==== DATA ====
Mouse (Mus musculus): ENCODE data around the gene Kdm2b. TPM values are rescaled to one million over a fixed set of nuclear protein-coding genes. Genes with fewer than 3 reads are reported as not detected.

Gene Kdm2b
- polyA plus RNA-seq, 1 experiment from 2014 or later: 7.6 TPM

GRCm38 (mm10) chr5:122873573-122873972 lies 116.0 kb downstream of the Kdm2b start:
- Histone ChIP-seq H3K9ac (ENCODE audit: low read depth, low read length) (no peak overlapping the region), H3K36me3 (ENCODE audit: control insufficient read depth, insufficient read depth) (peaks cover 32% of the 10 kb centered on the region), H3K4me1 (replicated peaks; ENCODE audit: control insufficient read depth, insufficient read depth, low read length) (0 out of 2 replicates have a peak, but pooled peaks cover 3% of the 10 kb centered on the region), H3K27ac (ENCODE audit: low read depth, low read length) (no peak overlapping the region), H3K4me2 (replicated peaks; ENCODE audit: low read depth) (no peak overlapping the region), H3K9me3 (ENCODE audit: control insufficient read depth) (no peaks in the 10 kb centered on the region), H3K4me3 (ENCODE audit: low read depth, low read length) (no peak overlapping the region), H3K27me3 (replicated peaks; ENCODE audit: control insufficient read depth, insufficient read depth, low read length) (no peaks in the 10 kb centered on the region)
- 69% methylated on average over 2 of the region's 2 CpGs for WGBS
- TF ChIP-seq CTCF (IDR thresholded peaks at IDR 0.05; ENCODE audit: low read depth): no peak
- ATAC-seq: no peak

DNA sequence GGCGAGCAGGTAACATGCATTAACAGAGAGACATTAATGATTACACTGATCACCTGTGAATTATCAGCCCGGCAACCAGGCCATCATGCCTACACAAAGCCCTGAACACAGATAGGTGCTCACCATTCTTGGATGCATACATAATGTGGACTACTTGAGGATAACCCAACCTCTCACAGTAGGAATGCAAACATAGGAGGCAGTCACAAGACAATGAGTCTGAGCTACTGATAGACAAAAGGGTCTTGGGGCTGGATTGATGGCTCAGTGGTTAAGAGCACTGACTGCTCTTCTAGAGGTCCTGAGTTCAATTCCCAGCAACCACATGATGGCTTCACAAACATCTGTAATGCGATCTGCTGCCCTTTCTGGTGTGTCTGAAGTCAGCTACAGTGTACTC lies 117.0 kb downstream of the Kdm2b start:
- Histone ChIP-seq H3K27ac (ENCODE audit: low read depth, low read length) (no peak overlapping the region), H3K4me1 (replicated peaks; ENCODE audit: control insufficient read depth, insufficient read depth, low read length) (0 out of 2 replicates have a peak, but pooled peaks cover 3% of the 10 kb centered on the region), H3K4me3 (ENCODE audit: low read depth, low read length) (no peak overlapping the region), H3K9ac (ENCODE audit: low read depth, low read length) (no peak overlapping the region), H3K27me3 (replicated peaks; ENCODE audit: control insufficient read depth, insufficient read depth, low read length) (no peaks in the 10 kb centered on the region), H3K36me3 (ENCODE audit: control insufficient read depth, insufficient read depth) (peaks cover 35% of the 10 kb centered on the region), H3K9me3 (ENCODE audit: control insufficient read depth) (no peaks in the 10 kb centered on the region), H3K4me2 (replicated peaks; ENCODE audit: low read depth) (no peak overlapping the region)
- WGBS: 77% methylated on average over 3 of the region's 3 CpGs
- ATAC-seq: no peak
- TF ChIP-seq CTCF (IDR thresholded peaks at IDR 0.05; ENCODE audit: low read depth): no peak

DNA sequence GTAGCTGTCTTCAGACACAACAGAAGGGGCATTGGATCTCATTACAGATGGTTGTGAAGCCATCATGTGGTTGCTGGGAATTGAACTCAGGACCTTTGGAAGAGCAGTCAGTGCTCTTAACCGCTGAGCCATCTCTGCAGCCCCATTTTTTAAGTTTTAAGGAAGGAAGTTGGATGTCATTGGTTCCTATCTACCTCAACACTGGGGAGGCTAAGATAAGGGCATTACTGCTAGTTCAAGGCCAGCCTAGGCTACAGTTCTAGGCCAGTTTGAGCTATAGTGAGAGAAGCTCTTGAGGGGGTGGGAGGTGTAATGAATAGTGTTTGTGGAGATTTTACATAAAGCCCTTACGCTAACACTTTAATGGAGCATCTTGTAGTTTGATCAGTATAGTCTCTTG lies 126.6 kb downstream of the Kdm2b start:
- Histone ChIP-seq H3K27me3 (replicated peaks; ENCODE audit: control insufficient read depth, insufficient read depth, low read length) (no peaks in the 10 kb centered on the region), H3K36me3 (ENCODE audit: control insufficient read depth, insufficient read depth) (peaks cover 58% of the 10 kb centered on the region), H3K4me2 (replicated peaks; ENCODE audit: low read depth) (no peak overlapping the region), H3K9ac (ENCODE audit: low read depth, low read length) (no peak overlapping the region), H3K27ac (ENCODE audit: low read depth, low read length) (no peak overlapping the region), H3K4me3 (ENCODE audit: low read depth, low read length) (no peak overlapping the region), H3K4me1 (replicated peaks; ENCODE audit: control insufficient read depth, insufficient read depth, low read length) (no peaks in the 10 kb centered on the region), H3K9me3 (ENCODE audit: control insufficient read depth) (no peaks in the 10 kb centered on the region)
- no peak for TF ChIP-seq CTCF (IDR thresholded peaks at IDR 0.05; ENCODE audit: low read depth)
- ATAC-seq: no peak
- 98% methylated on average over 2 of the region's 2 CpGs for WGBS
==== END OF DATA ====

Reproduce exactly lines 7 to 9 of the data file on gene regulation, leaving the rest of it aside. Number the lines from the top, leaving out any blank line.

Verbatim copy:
- TF ChIP-seq CTCF (IDR thresholded peaks at IDR 0.05; ENCODE audit: low read depth): no peak
- ATAC-seq: no peak

DNA sequence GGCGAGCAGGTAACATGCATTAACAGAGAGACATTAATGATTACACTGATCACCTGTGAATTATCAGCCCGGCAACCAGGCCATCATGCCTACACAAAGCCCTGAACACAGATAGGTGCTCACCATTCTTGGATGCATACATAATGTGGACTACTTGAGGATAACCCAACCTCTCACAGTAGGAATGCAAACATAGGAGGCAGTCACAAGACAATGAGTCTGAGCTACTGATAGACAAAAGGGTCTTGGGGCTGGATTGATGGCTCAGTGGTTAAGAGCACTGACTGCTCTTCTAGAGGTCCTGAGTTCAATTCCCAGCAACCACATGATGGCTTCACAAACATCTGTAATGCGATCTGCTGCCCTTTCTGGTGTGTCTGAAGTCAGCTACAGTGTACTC lies 117.0 kb downstream of the Kdm2b start: